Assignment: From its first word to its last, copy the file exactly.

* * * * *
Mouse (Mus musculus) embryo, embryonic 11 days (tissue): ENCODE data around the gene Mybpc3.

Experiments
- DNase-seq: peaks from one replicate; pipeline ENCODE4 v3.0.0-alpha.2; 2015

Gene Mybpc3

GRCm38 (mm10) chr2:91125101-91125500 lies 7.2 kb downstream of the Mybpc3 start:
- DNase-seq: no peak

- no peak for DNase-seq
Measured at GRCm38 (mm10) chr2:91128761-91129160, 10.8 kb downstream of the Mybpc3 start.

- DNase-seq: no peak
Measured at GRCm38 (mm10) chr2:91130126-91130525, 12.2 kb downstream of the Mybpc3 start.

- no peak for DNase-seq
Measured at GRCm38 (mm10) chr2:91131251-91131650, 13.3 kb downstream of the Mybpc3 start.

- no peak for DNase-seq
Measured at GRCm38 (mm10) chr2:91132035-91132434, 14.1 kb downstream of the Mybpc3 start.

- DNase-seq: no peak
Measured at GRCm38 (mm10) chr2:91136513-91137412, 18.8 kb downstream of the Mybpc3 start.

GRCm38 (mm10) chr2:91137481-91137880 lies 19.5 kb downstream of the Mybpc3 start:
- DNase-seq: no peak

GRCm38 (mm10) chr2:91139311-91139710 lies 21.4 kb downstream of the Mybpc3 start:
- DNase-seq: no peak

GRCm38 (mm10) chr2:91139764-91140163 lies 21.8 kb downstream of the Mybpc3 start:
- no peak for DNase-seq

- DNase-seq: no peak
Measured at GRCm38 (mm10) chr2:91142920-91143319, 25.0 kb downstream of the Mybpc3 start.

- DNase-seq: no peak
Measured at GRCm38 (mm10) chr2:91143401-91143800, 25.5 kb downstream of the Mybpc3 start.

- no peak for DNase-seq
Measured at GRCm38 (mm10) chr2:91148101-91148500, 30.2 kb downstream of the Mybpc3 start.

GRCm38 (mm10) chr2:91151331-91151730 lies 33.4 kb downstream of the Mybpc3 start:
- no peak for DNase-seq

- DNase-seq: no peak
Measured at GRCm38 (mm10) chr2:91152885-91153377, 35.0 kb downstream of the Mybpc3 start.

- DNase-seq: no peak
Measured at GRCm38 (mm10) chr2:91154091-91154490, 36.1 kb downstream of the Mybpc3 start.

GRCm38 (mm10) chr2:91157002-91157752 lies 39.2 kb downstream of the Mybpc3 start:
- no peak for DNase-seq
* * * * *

Mouse (Mus musculus) embryo, embryonic 11 days (tissue): ENCODE data around the gene Mybpc3.

Experiments
- DNase-seq: peaks from one replicate; pipeline ENCODE4 v3.0.0-alpha.2; 2015

Gene Mybpc3

GRCm38 (mm10) chr2:91125101-91125500 lies 7.2 kb downstream of the Mybpc3 start:
- DNase-seq: no peak

- no peak for DNase-seq
Measured at GRCm38 (mm10) chr2:91128761-91129160, 10.8 kb downstream of the Mybpc3 start.

- DNase-seq: no peak
Measured at GRCm38 (mm10) chr2:91130126-91130525, 12.2 kb downstream of the Mybpc3 start.

- no peak for DNase-seq
Measured at GRCm38 (mm10) chr2:91131251-91131650, 13.3 kb downstream of the Mybpc3 start.

- no peak for DNase-seq
Measured at GRCm38 (mm10) chr2:91132035-91132434, 14.1 kb downstream of the Mybpc3 start.

- DNase-seq: no peak
Measured at GRCm38 (mm10) chr2:91136513-91137412, 18.8 kb downstream of the Mybpc3 start.

GRCm38 (mm10) chr2:91137481-91137880 lies 19.5 kb downstream of the Mybpc3 start:
- DNase-seq: no peak

GRCm38 (mm10) chr2:91139311-91139710 lies 21.4 kb downstream of the Mybpc3 start:
- DNase-seq: no peak

GRCm38 (mm10) chr2:91139764-91140163 lies 21.8 kb downstream of the Mybpc3 start:
- no peak for DNase-seq

- DNase-seq: no peak
Measured at GRCm38 (mm10) chr2:91142920-91143319, 25.0 kb downstream of the Mybpc3 start.

- DNase-seq: no peak
Measured at GRCm38 (mm10) chr2:91143401-91143800, 25.5 kb downstream of the Mybpc3 start.

- no peak for DNase-seq
Measured at GRCm38 (mm10) chr2:91148101-91148500, 30.2 kb downstream of the Mybpc3 start.

GRCm38 (mm10) chr2:91151331-91151730 lies 33.4 kb downstream of the Mybpc3 start:
- no peak for DNase-seq

- DNase-seq: no peak
Measured at GRCm38 (mm10) chr2:91152885-91153377, 35.0 kb downstream of the Mybpc3 start.

- DNase-seq: no peak
Measured at GRCm38 (mm10) chr2:91154091-91154490, 36.1 kb downstream of the Mybpc3 start.

GRCm38 (mm10) chr2:91157002-91157752 lies 39.2 kb downstream of the Mybpc3 start:
- no peak for DNase-seq